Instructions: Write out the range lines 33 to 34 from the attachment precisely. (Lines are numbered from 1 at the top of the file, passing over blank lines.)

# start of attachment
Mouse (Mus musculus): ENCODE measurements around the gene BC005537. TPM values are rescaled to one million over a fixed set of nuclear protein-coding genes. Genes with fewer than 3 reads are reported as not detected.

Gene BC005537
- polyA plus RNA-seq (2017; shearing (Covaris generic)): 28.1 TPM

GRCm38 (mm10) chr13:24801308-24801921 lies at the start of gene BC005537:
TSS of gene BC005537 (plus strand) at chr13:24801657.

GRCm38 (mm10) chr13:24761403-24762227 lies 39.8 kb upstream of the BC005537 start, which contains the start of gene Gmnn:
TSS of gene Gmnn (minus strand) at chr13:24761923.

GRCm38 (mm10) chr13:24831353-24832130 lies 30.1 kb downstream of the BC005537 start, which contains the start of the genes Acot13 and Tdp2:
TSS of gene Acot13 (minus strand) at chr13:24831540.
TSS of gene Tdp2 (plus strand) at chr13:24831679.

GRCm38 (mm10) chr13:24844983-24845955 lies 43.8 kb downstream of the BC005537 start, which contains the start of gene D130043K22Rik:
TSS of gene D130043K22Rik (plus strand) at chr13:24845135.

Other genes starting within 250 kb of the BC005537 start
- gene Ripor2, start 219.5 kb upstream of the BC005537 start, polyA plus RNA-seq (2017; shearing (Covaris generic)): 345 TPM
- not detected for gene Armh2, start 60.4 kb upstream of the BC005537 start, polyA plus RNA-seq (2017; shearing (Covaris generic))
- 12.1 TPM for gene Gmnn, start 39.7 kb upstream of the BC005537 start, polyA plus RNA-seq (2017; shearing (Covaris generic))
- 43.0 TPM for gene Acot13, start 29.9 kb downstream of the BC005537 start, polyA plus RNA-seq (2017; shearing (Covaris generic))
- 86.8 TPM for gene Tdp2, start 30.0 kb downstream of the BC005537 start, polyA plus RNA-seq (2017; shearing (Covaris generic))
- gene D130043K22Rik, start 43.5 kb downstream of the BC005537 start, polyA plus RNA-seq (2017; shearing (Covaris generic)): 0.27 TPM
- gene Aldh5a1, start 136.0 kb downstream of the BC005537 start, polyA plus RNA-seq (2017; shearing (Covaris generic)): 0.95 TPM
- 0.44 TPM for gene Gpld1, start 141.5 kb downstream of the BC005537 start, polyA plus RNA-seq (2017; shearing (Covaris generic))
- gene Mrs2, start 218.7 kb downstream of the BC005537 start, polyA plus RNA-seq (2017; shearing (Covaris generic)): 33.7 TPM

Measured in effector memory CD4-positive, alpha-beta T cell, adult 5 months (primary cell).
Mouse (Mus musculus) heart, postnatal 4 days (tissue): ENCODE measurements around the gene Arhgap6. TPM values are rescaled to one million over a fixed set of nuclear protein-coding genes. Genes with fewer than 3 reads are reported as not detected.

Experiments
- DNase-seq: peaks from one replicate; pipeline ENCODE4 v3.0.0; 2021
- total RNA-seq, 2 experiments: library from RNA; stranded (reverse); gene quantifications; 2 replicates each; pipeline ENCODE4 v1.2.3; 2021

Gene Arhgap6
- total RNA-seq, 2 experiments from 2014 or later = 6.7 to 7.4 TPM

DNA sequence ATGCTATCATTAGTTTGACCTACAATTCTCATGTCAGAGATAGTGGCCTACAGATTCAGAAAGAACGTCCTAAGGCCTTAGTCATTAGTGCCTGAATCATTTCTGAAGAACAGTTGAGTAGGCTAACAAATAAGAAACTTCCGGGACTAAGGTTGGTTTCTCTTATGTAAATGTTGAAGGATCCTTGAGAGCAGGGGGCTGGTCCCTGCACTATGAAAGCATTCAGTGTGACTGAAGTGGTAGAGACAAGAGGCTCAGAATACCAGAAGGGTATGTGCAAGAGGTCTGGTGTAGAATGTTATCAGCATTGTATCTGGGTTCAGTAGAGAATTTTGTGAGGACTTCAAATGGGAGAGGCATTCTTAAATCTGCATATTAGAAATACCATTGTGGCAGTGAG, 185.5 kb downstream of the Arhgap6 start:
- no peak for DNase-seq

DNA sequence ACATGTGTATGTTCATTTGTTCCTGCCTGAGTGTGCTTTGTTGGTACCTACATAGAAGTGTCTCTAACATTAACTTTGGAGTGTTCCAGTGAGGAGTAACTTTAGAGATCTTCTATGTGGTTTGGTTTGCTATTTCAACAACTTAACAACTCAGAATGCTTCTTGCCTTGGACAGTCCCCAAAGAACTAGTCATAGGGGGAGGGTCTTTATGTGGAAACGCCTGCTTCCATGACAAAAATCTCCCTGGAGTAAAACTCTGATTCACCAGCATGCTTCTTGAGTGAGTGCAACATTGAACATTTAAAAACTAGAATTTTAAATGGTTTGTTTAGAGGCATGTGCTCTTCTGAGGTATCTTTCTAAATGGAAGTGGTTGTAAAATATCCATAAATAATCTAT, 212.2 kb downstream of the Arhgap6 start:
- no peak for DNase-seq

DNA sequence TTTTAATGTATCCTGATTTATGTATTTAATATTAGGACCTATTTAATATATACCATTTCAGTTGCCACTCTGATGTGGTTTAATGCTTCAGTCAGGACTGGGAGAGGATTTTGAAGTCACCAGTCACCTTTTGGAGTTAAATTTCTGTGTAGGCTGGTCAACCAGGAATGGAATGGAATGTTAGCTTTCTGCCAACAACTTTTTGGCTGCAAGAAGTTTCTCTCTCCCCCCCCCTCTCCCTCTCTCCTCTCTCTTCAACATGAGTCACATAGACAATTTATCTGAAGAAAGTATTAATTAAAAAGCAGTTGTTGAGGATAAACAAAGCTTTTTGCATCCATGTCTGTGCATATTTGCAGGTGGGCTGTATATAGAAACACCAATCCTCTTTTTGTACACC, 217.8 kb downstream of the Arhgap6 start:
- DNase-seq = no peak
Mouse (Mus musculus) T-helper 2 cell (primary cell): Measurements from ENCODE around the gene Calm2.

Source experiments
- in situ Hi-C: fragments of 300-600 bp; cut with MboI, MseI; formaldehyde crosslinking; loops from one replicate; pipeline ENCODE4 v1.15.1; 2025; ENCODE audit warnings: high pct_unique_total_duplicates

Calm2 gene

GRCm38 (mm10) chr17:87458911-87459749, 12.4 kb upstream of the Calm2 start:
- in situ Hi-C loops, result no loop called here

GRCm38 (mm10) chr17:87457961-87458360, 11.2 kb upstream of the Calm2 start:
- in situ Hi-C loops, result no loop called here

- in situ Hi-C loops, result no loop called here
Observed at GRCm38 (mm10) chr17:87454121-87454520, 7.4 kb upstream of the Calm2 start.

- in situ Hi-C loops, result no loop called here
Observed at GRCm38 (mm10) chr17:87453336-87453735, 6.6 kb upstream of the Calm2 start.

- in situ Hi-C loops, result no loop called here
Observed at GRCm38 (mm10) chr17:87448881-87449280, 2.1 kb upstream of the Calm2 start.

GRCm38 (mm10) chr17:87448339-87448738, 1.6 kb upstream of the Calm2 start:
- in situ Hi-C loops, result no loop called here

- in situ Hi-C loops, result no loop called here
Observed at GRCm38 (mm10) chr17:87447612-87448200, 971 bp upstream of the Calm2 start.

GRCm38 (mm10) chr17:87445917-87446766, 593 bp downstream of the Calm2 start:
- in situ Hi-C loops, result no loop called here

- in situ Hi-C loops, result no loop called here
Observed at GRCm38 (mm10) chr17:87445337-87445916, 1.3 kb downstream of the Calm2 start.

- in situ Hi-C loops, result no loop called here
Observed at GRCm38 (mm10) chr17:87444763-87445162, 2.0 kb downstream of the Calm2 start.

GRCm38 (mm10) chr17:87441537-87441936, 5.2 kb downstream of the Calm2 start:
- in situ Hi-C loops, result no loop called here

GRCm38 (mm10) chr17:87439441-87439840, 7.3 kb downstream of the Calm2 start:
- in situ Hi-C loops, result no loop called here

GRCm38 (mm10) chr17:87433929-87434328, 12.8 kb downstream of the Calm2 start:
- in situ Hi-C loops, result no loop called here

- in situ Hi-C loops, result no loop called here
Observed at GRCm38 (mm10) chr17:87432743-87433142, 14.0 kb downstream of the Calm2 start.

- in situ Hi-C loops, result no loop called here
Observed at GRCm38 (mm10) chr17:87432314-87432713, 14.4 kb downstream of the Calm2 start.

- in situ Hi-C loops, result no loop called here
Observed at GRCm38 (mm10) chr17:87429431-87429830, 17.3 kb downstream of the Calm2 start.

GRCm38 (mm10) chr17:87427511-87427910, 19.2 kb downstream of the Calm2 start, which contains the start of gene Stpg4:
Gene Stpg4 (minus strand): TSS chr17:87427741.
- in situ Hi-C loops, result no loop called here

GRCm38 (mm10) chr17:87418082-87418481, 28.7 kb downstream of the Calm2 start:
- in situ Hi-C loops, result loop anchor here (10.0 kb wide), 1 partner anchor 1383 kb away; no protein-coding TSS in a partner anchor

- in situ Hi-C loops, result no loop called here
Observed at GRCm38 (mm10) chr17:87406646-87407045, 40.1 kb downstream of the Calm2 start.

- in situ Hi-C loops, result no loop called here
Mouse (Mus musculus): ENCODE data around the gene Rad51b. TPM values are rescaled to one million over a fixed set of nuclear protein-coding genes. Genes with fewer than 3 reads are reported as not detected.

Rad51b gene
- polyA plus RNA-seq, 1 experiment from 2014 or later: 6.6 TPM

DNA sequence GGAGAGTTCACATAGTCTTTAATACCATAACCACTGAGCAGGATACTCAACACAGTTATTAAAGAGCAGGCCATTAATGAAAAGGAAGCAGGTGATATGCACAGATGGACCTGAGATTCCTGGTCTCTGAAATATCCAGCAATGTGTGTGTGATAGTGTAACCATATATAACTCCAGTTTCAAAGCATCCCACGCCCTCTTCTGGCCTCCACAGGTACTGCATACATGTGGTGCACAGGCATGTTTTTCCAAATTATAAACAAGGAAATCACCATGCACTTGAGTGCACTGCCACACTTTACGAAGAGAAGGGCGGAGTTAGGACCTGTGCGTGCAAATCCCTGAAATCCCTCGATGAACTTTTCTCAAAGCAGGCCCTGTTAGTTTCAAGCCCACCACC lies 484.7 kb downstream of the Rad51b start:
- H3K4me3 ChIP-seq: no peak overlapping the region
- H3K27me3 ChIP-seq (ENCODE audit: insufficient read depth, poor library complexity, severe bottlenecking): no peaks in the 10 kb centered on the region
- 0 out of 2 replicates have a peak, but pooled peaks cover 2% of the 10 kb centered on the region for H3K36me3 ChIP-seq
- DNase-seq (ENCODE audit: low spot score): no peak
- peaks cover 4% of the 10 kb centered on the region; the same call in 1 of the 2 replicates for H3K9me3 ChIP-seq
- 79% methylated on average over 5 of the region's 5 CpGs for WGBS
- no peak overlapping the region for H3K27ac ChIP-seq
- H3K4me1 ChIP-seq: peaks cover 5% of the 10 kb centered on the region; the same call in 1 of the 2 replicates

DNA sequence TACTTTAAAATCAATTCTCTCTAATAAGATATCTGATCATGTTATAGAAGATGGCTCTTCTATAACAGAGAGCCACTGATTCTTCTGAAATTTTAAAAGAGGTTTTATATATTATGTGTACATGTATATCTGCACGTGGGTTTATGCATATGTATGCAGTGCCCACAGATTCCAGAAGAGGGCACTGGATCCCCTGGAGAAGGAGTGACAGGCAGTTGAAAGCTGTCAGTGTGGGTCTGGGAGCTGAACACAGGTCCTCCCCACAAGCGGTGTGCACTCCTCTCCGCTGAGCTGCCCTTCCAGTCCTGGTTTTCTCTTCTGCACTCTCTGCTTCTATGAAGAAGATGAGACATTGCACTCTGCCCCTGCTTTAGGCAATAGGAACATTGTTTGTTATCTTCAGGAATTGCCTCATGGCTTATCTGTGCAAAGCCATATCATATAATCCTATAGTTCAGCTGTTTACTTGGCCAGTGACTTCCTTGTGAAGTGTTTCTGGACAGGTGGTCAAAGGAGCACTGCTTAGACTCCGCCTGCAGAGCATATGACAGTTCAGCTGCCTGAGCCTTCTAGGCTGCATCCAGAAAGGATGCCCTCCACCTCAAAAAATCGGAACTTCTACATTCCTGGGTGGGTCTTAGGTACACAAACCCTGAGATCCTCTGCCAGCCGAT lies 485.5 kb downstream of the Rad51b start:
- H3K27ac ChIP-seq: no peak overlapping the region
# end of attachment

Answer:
- no peak for DNase-seq

DNA sequence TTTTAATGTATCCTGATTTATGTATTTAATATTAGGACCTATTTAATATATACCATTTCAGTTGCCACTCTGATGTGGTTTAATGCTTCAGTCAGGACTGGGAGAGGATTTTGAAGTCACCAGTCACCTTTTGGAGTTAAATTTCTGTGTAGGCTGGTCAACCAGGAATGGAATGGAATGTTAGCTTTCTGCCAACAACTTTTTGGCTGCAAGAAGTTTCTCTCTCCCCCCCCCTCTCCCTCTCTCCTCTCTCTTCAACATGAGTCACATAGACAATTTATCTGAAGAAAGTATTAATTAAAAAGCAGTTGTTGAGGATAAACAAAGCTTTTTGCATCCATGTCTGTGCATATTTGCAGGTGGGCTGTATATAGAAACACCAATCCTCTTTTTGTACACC, 217.8 kb downstream of the Arhgap6 start: